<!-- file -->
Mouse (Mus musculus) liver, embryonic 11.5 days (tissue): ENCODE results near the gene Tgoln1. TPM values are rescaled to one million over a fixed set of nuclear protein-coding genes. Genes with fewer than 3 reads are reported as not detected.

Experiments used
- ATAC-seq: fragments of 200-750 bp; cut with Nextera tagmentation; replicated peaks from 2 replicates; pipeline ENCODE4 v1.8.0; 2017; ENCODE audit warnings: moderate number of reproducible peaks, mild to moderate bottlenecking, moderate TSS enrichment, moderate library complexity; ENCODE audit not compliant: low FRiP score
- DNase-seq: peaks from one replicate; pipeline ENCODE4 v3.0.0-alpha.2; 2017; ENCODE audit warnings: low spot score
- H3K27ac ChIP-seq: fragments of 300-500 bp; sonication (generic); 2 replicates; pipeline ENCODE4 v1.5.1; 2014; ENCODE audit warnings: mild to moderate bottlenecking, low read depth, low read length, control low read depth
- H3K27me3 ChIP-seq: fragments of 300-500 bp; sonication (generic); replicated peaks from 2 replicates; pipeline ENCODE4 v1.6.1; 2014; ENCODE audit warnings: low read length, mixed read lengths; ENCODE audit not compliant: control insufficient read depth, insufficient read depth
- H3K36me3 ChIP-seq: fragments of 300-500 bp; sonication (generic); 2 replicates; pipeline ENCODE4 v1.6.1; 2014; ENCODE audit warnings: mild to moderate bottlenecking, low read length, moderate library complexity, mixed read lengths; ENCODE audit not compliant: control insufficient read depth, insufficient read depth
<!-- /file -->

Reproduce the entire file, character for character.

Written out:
Mouse (Mus musculus) liver, embryonic 11.5 days (tissue): ENCODE results near the gene Tgoln1. TPM values are rescaled to one million over a fixed set of nuclear protein-coding genes. Genes with fewer than 3 reads are reported as not detected.

Experiments used
- ATAC-seq: fragments of 200-750 bp; cut with Nextera tagmentation; replicated peaks from 2 replicates; pipeline ENCODE4 v1.8.0; 2017; ENCODE audit warnings: moderate number of reproducible peaks, mild to moderate bottlenecking, moderate TSS enrichment, moderate library complexity; ENCODE audit not compliant: low FRiP score
- DNase-seq: peaks from one replicate; pipeline ENCODE4 v3.0.0-alpha.2; 2017; ENCODE audit warnings: low spot score
- H3K27ac ChIP-seq: fragments of 300-500 bp; sonication (generic); 2 replicates; pipeline ENCODE4 v1.5.1; 2014; ENCODE audit warnings: mild to moderate bottlenecking, low read depth, low read length, control low read depth
- H3K27me3 ChIP-seq: fragments of 300-500 bp; sonication (generic); replicated peaks from 2 replicates; pipeline ENCODE4 v1.6.1; 2014; ENCODE audit warnings: low read length, mixed read lengths; ENCODE audit not compliant: control insufficient read depth, insufficient read depth
- H3K36me3 ChIP-seq: fragments of 300-500 bp; sonication (generic); 2 replicates; pipeline ENCODE4 v1.6.1; 2014; ENCODE audit warnings: mild to moderate bottlenecking, low read length, moderate library complexity, mixed read lengths; ENCODE audit not compliant: control insufficient read depth, insufficient read depth